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Preparing interns for practice in the 21st century

Stephen R Leeder
Med J Aust 2007; 186 (7 Suppl): S6.
Published online: 2007-04-02

In Australia, the mismatch between university-based medical education and preparation for the practicalities of lifelong professional practice has traditionally been confronted during internship — the year (or two) between university and specialisation or general practice. Internship was when wild-horse medical graduates’ spirits were broken and discipline was imposed by tough hospital managers and senior clinicians. The educational model used might have come straight from the military — tight rosters, hours of holding onto surgical retractors in theatre or of organising operating lists, days of admitting patients and trudging miles to retrieve pathology and radiology department results in preparation for rounds with “Sir”, and nights and weekends on call or in “cas” all confirmed the hierarchical command structure that ran through senior residents, registrars, and superintendents to staff or visiting medical officers.1,2

Most problems involve some contribution from the individuals they affect. Obsessional traits, which are not uncommon among doctors,3-5 may be useful in a rigorous study regimen, but they can also result in unrealistic perfectionism, inflexibility and alienation, which are counterproductive in the workplace.

The experience of those of us who completed internship three or more decades ago remains recognisable, even though the formality of the apprenticeship (all-white uniforms with ties) has changed, the working hours are marginally more humane, and pay for interns has increased.6 However, the challenges of these years remain substantial. This is despite educational reforms introduced by state-based committees,7 formal placement programs that broaden the opportunities for interns to venture beyond large city hospitals,8-10 and abandonment of the practice of allocating the unwanted to smaller hospitals with horrific workloads and no supervision. Concerns about patient safety have placed supervision centre-stage, with a more open system for reporting errors required. Junior doctors, who do most of the work, are, not surprisingly, involved in many of the errors.11-14

Ten challenges confront us in ensuring that the 2 years immediately after medical graduation are used to best effect:

  • understanding the nature of the transition;

  • recognising the changing workforce;

  • securing an equitable educational experience across Australia;

  • rewarding and enabling (with time) the good educators;

  • addressing quality and safety — communication and culture;

  • expanding the home of intern education to remote general and community practice;

  • maintaining flexibility;

  • avoiding excessive administration;

  • advocating for recognition and strong support; and

  • bridging university and specialty training.

Understanding the nature of the transition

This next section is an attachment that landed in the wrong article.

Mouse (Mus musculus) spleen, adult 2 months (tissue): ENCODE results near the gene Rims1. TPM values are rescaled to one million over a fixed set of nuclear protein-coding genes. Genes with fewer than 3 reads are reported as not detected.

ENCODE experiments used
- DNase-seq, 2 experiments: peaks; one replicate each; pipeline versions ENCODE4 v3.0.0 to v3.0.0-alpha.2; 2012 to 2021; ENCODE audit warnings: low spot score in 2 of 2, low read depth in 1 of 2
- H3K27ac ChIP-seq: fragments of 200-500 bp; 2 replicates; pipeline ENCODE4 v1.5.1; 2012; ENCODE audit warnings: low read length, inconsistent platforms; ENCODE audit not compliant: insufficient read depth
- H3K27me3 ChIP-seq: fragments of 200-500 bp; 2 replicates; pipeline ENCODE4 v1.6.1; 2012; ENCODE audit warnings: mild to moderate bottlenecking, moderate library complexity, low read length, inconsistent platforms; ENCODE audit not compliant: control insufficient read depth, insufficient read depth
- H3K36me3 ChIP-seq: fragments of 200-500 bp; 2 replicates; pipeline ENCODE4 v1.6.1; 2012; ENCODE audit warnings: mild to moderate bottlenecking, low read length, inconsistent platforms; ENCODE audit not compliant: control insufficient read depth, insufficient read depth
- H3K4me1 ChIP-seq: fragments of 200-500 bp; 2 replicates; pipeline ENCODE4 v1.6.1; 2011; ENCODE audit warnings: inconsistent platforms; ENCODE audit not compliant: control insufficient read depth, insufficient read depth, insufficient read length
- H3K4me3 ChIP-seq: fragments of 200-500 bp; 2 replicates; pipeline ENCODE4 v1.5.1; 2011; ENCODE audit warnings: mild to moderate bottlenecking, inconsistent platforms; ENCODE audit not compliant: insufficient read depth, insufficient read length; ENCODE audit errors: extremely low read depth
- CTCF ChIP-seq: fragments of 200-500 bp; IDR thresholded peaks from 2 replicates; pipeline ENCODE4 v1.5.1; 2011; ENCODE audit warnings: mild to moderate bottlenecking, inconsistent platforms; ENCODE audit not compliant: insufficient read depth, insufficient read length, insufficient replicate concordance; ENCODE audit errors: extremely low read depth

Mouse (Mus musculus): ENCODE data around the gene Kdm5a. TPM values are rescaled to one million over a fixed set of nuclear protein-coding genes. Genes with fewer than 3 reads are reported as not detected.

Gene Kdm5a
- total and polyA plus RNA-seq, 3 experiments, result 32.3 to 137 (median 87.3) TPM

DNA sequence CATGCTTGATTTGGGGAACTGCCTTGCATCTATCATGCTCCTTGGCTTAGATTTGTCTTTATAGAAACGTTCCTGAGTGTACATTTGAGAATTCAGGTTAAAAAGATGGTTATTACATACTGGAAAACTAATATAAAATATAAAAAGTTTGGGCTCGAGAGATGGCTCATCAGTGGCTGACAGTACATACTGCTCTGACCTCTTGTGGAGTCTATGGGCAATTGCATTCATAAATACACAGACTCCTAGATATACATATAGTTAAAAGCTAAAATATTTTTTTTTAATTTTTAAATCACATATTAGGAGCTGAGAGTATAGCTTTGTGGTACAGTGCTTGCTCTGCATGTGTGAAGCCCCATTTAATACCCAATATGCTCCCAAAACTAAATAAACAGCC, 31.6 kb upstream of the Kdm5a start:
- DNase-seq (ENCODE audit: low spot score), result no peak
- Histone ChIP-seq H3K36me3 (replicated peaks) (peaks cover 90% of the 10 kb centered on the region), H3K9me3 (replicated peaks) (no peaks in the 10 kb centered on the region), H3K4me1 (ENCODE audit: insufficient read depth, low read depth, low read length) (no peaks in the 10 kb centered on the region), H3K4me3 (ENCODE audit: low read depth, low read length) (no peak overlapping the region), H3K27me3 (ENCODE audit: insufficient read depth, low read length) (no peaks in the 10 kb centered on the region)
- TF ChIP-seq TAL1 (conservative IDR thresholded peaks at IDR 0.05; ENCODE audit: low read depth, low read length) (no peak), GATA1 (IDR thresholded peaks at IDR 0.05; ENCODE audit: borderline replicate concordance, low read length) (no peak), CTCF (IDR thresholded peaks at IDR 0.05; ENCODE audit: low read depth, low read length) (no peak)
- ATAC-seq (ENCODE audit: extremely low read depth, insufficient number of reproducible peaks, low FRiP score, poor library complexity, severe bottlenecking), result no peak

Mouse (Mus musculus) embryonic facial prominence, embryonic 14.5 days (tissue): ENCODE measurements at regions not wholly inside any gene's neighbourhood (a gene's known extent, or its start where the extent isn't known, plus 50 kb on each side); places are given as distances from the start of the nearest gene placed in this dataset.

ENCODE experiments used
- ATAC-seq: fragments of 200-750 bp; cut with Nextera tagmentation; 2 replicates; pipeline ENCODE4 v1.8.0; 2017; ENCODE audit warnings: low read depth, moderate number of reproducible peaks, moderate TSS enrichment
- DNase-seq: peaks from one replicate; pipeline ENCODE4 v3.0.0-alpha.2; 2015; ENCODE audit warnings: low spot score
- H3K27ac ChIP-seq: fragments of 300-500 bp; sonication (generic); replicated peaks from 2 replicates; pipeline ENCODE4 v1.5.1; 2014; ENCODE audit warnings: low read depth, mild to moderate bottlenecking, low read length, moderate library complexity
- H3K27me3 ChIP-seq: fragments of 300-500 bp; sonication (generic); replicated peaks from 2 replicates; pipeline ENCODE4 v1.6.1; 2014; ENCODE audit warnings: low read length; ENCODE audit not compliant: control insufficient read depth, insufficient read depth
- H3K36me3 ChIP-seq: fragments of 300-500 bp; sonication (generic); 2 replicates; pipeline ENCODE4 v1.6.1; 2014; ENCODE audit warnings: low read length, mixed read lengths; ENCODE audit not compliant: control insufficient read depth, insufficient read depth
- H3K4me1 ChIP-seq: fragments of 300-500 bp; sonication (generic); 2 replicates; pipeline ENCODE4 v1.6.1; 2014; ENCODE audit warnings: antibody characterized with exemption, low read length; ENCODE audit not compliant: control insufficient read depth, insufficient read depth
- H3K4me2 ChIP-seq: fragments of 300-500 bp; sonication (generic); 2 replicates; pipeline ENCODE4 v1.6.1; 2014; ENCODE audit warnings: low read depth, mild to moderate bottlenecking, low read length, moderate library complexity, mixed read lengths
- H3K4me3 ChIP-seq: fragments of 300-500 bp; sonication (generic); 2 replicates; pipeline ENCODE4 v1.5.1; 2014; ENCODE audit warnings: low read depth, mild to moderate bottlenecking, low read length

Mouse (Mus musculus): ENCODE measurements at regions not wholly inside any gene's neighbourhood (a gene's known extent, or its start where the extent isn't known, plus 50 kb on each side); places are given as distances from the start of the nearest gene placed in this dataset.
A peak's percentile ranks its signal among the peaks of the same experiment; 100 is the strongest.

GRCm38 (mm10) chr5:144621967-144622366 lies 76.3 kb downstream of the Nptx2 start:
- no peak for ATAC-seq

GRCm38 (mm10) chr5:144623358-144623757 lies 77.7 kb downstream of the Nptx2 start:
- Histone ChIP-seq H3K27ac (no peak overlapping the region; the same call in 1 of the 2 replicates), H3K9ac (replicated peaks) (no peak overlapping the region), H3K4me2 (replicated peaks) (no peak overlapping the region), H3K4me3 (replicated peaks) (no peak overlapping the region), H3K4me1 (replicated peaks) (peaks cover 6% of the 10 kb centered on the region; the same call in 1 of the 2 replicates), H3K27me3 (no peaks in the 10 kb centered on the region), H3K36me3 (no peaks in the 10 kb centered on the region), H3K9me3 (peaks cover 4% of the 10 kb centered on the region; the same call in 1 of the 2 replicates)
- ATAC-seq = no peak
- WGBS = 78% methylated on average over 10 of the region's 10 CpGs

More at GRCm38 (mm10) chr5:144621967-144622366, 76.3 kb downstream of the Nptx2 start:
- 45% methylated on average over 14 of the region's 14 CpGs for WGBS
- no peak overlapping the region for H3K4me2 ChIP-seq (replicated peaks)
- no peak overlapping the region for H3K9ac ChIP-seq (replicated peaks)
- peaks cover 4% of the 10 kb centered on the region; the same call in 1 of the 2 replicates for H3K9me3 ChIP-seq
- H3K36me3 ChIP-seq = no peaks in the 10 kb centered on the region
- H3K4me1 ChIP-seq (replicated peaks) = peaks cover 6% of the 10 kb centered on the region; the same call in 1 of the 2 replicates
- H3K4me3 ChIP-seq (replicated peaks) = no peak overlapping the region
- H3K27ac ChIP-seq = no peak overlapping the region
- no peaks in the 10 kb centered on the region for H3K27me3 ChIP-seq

It is easy to overlook the magnitude of the transition from medical school to internship. Many medical schools have softened this transition by introducing pre-internship terms or years into their curricula. Nevertheless, the change from student to intern is a big cultural leap. Many hospitals now manage this transition with organised orientation programs and the appointment of directors of clinical training to nurture and mentor the newcomers on the wards. While the only Australian study designed to measure the effectiveness of training and education of prevocational doctors had a poor response rate (18.1% of a sample population of 2601), it concluded that prevocational education and training needed to be redesigned with an enhanced role for registrars.15 It seems all is not yet well in this transition.

Recognising the changing workforce

Huge generational changes in our society mean that education for interns must recognise that many have had to work for money during their medical degree, and most will graduate with debt. In addition to these general social changes, graduate entry to medical school means that students’ experience of life is broader than that of previous interns — many are married and have children. Some interns will say quite frankly that they are unimpressed with conservative notions of a life of family-less and selfless dedication to medicine. Regardless of their merits, these changes in attitude must be taken into account in planning for the further education of interns. Male and female interns alike are looking to build lives in which their profession is not their sole, exclusive, dominating, exhausting definition of identity.16

Medical courses today encourage students to think, criticise, communicate, challenge the basis of clinical practice, and learn through their own endeavours. There is no longer a role in teaching for clinician educators who cannot cope with this contemporary style of education. Nor is there a place for sadists who continue to teach (well, try to teach) by humiliation. They offend politeness, social grace, good education and medical ethics.

Securing an equitable educational experience across Australia